4. Senator Wagner asked when there are concerns about keeping a program, it is important to look at diversity and values, not just enrollment. Is there a set of values that are going to be applied? Professor Bretz agreed and added that the databooks are massive and not every piece of data will be useful. The APEIP process allows additional data to be brought forward, which can include words and narrative. This process is not separate from the values we have at Miami. We are doing this in concert with initiatives and values brought forward over the past several months, such as D, E, & I. Provost Osborne added that the process is not to kill off programs; the process can amplify strengths and improve the program.

      5. Senator Hatch asked if the data just looks at student demands as they enter college (external demand) or if consideration is given to internal demand. It was noted that internal demand is the second criterion in the program analysis.

      6. Senator Stuart remarked that there may not be data on doing innovative programming. Professor Bretz indicated that Hanover is being used for predictive analytics on programs and trends that we don’t have good data for. A curriculum sandbox was also recommended and is slated for future use. Associate Provost Haynes indicated that there is a group working on the sandbox concept, and she will be coming forward in the future with a proposal. Provost Osborne commented that being unique is not a detriment.

      7. Senator Kenworthy noted that there are going to have to be some fairly significant curricular changes in order to make this process work. However, there is a restriction in CAS regarding developing new courses. Professor Bretz indicated that Dean Makaroff provided a handout to each department in CAS regarding important points. She suggested that Senator Kenworthy ask his Chair about this to obtain more information. Faculty time is our most expensive resource. There needs to be prioritization.

      8. Senator Coates asked about programs that cross boundaries between departments and disciplines. The data are granular. The data sources are not just limited to your data book – a department has access to other data books so that collaborative discussions can occur.

New Business

  1. Council on Diversity & Inclusion (CODI) – Dr. Bennyce Hamilton – Regional Director, Diversity Services

    1. The Council on Diversity & Inclusion (CODI) is proposing a reorganization and has taken the past year or so and redefined who they are. The Committee is proposing a direct line to both the Provost and the Vice President of Institutional Diversity. It still will report to Senate. The Vice President of Institutional Diversity will no longer be a Chair or Co-Chair. The Co-Chairs will be a faculty member and a staff member. The Executive Committee will consist of the OEEO representative, the Director of Regional Diversity, a student representative, the Center for Student Diversity and Inclusion, and five sub-committee chairs. The five proposed sub-committees are: curriculum development; multicultural programming; recruitment and retention; data; and, diversity, equity, and inclusion recognition. Every campus and department will be represented within these five subcommittees.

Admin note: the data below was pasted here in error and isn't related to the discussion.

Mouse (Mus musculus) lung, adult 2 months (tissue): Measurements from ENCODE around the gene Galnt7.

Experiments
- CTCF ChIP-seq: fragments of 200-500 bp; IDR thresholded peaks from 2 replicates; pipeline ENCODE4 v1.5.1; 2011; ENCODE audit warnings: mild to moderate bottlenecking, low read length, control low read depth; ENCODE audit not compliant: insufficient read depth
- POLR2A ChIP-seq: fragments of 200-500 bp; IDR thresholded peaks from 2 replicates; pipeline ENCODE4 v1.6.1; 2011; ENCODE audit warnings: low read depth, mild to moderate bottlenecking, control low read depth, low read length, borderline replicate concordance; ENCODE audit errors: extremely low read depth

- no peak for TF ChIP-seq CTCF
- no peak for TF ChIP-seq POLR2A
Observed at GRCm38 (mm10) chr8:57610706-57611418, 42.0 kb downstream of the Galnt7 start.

2. The functions of the Committee have been made broader. In addition, there is a mission and vision statement.

    3. Senators engaged in the following questions and discussion:

      1. Senator Coates asked if this proposal implied that CODI is no longer a sub-committee of Senate. Dr. Hamilton responded that it still would be a committee of University Senate with a direct line to both the Provost and the Vice President of Institutional Diversity. A University Senate liaison will be part of one of the CODI subcommittees.

      2. Senator Bush asked if the proposed recruitment and retention sub-committee is for faculty and staff, or just students. It would be for all three. Each division will have a representative whose responsibility it will be to report back to the Dean and Associate Deans work that is done on this sub-committee.

      3. Senator Wagner asked if these proposed changes were influenced by the strategic task force. No, they were a result of the climate survey sub-committee on diversity.

      4. Senator Coleman asked whether the undergraduate student will sit on search committees. CODI would not make that determination.

      5. Senator Carlin, Senate liaison to the Governance Committee, indicated that CODI is an advisory committee. Section 6.c.4 of the Senate By-Laws would have to be rewritten and voted on. The exact wording would be needed. As part of the strategic plan, there was a recommendation to establish a D, E, & I committee. What is the status of that, and is there an effort to bring all of this together? Dr. Hamilton responded that in looking at everything that needs to be done, CODI should be the organization doing the work and is a viable committee. Senator Carlin acknowledged that this is what the Governance Committee would have recommended.